First, a song.
I told a story a little over five months ago about my Lyft ride to Denver International Airport. It was at the end of my ten day trip to Colorado that involved a lot of hiking, margaritas, cousin time, dog-walking, fresh air, slowed lifestyle, mountain ranges, live music, and solo exploration. The story is simply this: at the conclusion of my adventures in Colorado, I was overwhelmed. I was holding back tears until I wasn’t. Until the tears were leaking down my face in the backseat of the car, as I tried to hide the sobs that were bubbling up at the back of my throat. My driver was looking at me in his rearview mirror, likely wondering what kind of person he had picked up that afternoon.
So, when people ask me Why Denver? That’s where I usually begin.
If you want me to go further, I can do that, too.
Red Rocks Amphitheatre. The fact that I was drinking a can of beer in the parking lot before a show at Red Rocks and saw a fucking deer just hanging around. The stranger on the light rail who stopped to have a ten minute conversation with me about Alexander Hamilton because I was reading his biography. The light rail in general. The short distance to a real hike. Hiking above treeline. Hiking above 10,000 feet elevation. The effort it took for me to breathe properly even just walking around the city (sounds terrible, kind of was). Wash Park and the paddle boats and the massive pack of ducks I watched descend out of the water and walk across my foot path. Illegal Pete’s and their $4 margaritas and the punch they pack (hoo boy). The 16th street mall and its free bus ride. The friendliness of every one of my Uber/Lyft drivers. Breweries. Dispensaries (and that’s coming from someone who doesn’t even smoke pot). The amazing view of mountains you get from sitting in the nosebleeds at Coors Field. When it shows rain in the forecast but that just means it will drizzle for 15 minutes and then be perfectly sunny and reasonable again.
After ten days, I had all of those reasons. After ten days, I came back with a plan. I was going back for good. The first course of action? Telling everyone I knew. The tough part of the plan was that I had done this before. I’d wanted to move to Ireland (for a boy), I wanted to move to Virginia (for a friend), you could say that I might have cried wolf a few times but I always meant it in the moment. In past scenarios, I went so far as job and apartment hunting, renewing my passport. But there was something very real and tangible about the decision I made when I got back from Denver. It wasn’t that anyone believed me any more this time around than they had in the past, but perhaps all it took was for me to finally believe in myself.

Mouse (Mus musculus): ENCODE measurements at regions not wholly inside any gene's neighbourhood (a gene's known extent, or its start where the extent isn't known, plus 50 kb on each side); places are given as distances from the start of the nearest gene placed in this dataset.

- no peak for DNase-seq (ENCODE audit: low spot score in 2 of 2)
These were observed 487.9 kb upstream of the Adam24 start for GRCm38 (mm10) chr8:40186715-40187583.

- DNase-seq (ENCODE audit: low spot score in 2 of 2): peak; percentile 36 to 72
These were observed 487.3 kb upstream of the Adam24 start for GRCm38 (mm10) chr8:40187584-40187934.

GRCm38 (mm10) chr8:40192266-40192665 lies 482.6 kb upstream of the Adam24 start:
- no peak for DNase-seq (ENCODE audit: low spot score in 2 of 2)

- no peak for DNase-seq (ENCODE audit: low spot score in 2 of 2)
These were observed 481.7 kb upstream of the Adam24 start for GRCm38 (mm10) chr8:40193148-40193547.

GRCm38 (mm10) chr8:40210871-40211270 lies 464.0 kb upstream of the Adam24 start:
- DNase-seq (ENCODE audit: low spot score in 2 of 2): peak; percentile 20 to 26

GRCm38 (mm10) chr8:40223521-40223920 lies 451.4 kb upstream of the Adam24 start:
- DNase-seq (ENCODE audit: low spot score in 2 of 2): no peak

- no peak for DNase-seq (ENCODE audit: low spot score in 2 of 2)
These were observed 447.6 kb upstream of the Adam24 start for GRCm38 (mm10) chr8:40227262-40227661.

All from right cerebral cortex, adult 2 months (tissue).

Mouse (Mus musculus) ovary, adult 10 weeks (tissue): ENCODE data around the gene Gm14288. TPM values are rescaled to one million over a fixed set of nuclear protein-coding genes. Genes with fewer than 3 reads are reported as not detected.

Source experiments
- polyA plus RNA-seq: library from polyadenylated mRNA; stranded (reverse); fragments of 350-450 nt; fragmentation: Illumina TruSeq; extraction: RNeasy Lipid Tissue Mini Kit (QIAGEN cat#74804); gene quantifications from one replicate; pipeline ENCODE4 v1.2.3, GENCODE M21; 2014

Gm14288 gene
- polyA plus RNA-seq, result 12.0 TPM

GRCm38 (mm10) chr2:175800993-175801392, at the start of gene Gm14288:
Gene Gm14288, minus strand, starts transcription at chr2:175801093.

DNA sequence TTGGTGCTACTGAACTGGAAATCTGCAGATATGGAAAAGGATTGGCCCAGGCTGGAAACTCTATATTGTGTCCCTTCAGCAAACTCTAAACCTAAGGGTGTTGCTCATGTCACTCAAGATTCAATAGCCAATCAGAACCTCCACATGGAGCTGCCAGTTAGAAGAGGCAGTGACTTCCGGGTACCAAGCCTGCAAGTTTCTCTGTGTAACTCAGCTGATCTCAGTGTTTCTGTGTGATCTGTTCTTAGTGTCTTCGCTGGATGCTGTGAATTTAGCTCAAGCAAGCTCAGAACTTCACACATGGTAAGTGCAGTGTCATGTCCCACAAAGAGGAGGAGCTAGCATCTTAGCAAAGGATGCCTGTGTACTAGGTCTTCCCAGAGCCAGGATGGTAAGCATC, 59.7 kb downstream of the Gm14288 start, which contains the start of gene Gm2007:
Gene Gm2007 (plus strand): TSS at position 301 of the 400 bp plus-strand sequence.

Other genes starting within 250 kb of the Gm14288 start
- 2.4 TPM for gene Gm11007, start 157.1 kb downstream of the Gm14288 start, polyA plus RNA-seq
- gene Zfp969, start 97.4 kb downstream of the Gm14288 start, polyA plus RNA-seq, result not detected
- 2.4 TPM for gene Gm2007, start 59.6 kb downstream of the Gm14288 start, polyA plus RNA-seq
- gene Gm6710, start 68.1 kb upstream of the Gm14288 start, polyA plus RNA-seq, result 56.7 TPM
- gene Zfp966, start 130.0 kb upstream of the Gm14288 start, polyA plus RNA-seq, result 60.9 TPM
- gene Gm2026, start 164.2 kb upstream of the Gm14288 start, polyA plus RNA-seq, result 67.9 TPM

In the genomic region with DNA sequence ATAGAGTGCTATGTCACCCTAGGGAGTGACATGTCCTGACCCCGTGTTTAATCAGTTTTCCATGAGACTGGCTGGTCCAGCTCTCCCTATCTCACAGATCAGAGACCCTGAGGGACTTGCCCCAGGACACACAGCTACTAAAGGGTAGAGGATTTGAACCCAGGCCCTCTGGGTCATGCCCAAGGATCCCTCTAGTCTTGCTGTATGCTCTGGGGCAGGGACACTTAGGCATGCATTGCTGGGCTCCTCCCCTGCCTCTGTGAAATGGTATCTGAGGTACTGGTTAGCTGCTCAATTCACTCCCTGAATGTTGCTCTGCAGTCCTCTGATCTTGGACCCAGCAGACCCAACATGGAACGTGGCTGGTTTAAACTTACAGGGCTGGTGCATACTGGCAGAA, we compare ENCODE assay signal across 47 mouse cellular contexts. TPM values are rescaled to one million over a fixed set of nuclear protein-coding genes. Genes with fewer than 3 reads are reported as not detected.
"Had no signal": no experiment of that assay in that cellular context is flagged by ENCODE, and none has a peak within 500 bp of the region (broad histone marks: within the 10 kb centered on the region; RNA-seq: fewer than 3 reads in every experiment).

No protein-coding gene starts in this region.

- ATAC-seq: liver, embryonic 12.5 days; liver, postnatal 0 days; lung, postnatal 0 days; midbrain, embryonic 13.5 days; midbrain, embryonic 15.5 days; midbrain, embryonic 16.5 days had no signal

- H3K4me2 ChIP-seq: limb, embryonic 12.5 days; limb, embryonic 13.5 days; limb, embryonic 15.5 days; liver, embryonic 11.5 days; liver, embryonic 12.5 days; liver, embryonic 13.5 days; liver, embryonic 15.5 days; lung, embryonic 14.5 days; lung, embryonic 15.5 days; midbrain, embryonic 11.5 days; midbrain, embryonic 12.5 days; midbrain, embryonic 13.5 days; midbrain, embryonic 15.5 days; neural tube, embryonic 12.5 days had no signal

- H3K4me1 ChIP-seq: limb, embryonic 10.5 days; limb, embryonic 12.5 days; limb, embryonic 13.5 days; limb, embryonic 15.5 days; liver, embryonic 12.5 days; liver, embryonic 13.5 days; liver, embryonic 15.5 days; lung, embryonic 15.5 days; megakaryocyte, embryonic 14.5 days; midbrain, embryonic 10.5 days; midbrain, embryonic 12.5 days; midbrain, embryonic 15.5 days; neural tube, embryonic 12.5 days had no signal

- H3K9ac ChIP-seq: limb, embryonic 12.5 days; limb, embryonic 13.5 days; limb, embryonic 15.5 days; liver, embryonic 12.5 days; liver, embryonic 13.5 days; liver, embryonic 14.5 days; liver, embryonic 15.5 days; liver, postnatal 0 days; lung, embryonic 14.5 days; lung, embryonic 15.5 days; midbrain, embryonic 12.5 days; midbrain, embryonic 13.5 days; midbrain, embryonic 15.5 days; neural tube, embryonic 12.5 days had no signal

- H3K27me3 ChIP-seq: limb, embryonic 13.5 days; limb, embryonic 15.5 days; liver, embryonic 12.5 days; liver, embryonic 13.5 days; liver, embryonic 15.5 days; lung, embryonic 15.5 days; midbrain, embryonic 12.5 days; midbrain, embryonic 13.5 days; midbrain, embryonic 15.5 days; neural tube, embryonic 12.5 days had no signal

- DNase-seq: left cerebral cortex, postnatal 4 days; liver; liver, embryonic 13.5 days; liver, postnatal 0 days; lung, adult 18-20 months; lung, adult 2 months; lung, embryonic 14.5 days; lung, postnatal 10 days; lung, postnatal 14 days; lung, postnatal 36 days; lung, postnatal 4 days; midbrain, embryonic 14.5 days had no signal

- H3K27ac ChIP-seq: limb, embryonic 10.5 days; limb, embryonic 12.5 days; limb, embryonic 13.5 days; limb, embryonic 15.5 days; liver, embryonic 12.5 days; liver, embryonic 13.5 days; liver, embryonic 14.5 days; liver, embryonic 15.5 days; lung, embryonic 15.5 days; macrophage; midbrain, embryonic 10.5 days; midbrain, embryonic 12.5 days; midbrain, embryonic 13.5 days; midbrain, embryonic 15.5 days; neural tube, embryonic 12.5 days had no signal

I kept subtle reminders laced into my every day so I never lost sight. There was the Colorado keychain that I looked at every time I unlocked my door or went to the gym. There were the turquoise earrings I bought on my trip that I have barely taken out of my ears except for (some) special occasions and cleanings that reminded me every time I looked in the mirror that I had somewhere else to be. And over my desk at work were three polaroids of my time in the mountains, because I needed the ambition, the reminder that change is scary but often times worth it.
On the eve of my departure, none of this feels real, and I’m not sure when it will. I’ve already signed a lease for an apartment and my truck is packed and ready to make the drive and I’m about 3.5 hours away from needing to wake up and be ready to go. I’ve cried and cried and cried saying my goodbyes to friends and family and pets alike but it still feels fake. It feels like something I’d never do. Because I’ve always been a planner and not all of this is exactly planned. Spontaneity was interesting to me, and seemed like a good time, but I’d much rather get my ducks in a row before it all blows up in my face because there’s always a good chance it will blow up in my face.
For the last month or so, I have taken the time to marvel at the life I have built in New York. I was born and raised on Long Island, I went to college in the Bronx, and I’ve lived in Manhattan and Brooklyn respectively. I’ve built a strong foundation on the shoulders of amazing people, who have been able to lift me up and challenge me to be a better person than I was yesterday. I have spent so much time reflecting on the people I have known over the last 29 years that I had a few moments where I questioned why the hell I was leaving in the first place. But I’m lucky to be surrounded by people who gently nudged me in the right direction, knowing too well that this move is something that I’ve needed to do.
And just because others say things far better than I ever could, take it from Winnie the Pooh: “How lucky I am to have something that makes saying goodbye so hard.”
(YYyyyyeah, that just happened.)
Hey, New York? I love you. I’ll see you soon.